The events of HONOR AMONG THIEVES play out surprisingly similarly to a standard two hour session of D&D. Our heroes find themselves in the classic conundrum where they run afoul of red wizards played by indistinguishable British actors in makeup. Protagonists immediately, painstakingly, exhaustingly detail their backstories in succession for about 20 minutes. There’s a couple time jumps in the expository backstories. They’re also imprisoned, and try to plead their case to be released, but their teary pleas get literally thrown out the window when the group decides to take an Aarakocran/birdfolk friend named Jonathan for a winged joyride.
If this sounds like a kind of inscrutable “you had to be there” summary, that’s because it is. That’s what playing D&D is like. You’re convincing your friends to do parlor room improv while drinking beer and eating pizza after work. HONOR AMONG THIEVES nails the narrative feel and rhythm of a D&D session, and seeing that kind of sense-feeling adapted onscreen was downright uncanny. The slipstream randomness that can come at the whim of a dice roll, as well as the collective storytelling effort generated by a room full of half-drunk, overfed players, some of whom might only be sussing out half of what’s going on at any given moment: these are the base thrills of DUNGEONS & DRAGONS. In the wake of Gunn’s post-Whedonisms becoming de rigueur, the resulting movie overall can’t help but be saddled with something of a been-there-done-that quality no matter how many beats it hits right. I began to feel stages of Simulacres et Simulation as I recalled random, epic moments in my own campaigns, as the plot zigged and zagged as wildly as when my friends rolled feast or famine critical saves at crucial moments. Eventually, the rush of simply recalling my times playing the game overtook the enjoyment of watching the movie itself.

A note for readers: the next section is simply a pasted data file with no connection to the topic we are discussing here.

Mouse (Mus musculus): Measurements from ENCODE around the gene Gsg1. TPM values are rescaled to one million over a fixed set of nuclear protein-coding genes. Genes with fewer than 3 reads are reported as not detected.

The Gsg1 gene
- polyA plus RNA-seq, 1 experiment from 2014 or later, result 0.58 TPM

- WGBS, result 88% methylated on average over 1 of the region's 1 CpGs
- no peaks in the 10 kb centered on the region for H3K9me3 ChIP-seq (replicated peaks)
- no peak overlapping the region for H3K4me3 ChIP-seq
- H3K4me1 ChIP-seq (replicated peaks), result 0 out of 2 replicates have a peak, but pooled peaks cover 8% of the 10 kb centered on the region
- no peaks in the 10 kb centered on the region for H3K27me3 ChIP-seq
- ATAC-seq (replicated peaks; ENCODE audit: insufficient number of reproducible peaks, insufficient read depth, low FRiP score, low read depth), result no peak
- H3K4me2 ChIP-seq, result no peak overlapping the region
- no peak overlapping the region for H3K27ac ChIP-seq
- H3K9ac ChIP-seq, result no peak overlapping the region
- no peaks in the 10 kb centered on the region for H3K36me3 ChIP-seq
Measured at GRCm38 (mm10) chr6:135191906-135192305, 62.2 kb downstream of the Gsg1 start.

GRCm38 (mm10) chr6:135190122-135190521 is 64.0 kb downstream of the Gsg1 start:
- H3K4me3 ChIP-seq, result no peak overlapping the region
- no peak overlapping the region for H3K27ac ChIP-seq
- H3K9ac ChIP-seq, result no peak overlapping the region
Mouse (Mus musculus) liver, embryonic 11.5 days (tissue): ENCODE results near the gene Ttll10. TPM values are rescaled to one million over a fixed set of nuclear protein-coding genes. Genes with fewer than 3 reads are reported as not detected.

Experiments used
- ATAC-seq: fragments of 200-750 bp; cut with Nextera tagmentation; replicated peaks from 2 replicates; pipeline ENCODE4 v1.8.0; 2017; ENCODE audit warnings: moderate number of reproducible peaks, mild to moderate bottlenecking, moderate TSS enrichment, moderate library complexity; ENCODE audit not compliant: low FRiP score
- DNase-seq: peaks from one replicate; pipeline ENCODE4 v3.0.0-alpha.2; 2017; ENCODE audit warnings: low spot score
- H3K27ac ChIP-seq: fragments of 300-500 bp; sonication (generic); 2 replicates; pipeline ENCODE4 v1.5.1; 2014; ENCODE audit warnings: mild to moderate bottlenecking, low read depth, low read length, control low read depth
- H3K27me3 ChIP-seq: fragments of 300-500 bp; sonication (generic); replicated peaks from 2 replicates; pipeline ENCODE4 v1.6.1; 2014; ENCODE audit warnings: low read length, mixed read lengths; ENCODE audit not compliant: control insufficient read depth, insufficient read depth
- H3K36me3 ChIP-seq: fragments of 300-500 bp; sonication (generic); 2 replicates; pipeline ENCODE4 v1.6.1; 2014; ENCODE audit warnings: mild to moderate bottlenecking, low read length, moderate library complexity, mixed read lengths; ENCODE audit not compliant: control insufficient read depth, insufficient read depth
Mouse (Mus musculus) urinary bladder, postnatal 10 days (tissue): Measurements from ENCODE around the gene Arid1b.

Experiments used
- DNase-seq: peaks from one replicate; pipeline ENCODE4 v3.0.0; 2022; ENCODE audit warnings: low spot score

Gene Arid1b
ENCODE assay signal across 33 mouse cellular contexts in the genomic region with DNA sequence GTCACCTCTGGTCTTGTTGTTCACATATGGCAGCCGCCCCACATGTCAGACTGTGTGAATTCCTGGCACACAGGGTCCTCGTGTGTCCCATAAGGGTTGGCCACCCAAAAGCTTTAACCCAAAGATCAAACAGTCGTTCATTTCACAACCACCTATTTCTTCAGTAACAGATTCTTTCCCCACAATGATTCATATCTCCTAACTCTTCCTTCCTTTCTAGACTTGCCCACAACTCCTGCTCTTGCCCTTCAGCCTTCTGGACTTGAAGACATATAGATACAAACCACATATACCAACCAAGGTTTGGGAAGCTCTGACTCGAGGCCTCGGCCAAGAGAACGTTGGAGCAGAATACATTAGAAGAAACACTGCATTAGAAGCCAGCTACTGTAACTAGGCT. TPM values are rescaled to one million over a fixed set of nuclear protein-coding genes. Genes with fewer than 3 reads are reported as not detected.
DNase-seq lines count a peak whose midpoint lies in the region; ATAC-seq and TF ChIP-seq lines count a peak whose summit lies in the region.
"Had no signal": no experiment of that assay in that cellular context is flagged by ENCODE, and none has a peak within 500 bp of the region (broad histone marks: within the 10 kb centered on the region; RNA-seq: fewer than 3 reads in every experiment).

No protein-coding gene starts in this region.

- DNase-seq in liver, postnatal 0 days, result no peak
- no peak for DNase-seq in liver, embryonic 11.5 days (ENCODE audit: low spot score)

There are several fun setpieces that use portal hopping and spellcasting to enhance the heists, dungeon crawls, mazes and monsters in imaginative ways, including a very fun Raimi-esque graveyard scene where the party interrogates corpses. Most of the magic has canonical fidelity to the game’s rulebook, and you can tell the principal cast and crew ironed out their characters and backstories perhaps a bit too exhaustively in-session during pre-production. And, there’s one thing I will give the 2000 D&D movie credit for: by the climax of the movie, Jeremy Irons had unleashed a metric fuckton of dragons. I could count the number of dragons in this movie on one hand; even as memorable as Themberchaud is in his one scene, there is only a mere glimpse of the acidic and cruel black dragon.
My group’s consensus? DUNGEONS & DRAGONS: HONOR AMONG THIEVES is a worthwhile watch for fans and nonfans alike, especially if goofy high fantasy adventure is your bag—but, it could have stood to have been either a little better or even a little worse than it is. Still, no film will ever truly replicate the experience of playing the game itself, and this movie admirably attempts the feat in a popcorn genre package. It’s a cromulent heist movie with a handful of memorable characters and a surprisingly strong emotional core, but the convoluted plot and constant volley of tropes and easter eggs can’t really turn a series of fun set-pieces and gags into an instant classic. On a D20 roll, it receives a 13. That happened.